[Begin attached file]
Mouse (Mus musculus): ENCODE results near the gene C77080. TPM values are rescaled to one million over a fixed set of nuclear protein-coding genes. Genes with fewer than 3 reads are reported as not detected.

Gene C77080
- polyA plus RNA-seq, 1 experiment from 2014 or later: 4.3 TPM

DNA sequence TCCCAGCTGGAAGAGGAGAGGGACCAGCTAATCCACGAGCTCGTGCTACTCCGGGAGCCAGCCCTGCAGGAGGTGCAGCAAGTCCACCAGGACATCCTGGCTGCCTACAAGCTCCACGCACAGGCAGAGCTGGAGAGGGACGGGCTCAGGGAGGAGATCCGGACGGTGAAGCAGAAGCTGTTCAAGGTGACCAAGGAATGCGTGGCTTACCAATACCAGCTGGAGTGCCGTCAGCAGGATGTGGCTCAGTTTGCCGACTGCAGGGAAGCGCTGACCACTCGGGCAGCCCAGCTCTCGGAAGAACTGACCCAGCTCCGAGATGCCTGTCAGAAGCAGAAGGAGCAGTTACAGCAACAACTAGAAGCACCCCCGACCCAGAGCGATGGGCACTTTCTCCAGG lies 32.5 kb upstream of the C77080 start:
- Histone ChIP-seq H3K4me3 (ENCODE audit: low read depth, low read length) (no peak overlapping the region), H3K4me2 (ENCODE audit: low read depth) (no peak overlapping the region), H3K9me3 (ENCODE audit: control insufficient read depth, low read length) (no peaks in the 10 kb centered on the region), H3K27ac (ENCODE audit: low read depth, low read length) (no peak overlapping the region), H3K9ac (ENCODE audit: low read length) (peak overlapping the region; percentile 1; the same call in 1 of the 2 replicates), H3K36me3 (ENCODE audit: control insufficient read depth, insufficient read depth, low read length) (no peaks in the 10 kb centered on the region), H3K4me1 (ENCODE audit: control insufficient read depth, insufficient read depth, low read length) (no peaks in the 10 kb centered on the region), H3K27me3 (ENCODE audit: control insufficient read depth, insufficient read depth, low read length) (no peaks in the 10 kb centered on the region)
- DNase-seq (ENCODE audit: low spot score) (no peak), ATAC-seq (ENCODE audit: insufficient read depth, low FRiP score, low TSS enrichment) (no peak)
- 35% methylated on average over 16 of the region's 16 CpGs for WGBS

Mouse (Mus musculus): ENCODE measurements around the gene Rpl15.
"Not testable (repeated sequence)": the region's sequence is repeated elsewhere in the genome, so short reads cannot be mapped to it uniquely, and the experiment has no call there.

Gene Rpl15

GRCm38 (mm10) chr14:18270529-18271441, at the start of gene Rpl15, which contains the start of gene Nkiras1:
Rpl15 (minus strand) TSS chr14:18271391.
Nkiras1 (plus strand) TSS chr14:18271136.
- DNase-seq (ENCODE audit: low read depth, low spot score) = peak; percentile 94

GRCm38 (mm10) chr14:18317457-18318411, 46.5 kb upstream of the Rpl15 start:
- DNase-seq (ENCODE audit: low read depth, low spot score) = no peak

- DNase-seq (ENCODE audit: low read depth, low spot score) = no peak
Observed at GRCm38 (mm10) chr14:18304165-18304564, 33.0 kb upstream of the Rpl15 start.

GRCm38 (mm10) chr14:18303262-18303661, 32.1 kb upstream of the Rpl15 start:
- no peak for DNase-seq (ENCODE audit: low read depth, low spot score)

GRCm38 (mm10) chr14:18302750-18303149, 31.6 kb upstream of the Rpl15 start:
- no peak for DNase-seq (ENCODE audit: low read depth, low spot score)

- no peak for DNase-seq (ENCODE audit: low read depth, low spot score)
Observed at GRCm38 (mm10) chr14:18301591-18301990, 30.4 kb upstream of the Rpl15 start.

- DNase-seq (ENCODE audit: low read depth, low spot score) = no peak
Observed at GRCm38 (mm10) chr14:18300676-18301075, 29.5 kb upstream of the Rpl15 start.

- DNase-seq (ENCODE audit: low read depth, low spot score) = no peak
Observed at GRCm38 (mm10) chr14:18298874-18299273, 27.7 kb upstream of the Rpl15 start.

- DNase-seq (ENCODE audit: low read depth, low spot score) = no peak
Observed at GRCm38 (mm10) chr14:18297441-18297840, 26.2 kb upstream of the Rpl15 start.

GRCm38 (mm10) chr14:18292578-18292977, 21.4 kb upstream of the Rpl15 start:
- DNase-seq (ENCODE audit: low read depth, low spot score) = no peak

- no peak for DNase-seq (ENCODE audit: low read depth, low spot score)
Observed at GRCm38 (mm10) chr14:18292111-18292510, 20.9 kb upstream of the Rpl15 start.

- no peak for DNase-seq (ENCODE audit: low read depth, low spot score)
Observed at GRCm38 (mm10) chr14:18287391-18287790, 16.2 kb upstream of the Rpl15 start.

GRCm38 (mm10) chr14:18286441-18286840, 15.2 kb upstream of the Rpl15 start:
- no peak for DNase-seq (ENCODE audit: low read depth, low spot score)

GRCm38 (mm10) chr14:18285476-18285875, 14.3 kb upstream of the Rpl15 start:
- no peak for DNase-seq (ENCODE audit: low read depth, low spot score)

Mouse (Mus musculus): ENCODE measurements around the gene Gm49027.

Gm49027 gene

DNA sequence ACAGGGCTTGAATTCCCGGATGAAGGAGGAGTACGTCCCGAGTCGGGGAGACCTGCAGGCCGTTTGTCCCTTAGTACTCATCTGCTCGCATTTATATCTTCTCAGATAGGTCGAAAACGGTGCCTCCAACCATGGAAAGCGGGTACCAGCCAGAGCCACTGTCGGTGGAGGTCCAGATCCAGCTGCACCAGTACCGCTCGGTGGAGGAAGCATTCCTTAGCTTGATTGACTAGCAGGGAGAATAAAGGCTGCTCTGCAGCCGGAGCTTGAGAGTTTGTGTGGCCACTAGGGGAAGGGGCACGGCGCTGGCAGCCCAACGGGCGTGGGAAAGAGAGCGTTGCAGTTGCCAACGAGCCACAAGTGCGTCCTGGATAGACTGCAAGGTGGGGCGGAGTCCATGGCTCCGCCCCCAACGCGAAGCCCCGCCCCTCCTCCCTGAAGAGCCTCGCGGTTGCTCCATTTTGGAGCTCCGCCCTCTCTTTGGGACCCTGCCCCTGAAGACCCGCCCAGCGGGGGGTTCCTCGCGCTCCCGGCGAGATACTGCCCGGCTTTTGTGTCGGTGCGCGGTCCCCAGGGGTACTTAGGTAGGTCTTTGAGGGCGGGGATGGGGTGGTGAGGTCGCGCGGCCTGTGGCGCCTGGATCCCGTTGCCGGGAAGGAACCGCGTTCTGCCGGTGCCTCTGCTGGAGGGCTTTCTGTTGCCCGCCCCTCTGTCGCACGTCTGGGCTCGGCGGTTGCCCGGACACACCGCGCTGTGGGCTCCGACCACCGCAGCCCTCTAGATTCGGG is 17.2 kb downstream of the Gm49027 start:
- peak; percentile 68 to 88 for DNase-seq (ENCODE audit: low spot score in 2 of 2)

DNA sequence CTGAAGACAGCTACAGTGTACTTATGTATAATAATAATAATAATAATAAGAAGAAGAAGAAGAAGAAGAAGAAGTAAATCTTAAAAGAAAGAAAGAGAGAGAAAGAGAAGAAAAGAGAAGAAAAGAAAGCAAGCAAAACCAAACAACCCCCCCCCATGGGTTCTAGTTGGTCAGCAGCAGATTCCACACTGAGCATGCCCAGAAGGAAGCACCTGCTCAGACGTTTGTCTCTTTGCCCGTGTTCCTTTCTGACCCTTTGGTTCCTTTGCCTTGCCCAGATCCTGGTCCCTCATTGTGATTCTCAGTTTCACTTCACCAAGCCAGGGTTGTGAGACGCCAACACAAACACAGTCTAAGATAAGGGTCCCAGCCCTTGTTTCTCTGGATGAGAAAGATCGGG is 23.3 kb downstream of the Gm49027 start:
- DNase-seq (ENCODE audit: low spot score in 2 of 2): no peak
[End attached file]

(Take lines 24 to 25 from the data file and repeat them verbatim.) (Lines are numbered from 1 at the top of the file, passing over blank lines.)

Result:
Observed at GRCm38 (mm10) chr14:18301591-18301990, 30.4 kb upstream of the Rpl15 start.

- DNase-seq (ENCODE audit: low read depth, low spot score) = no peak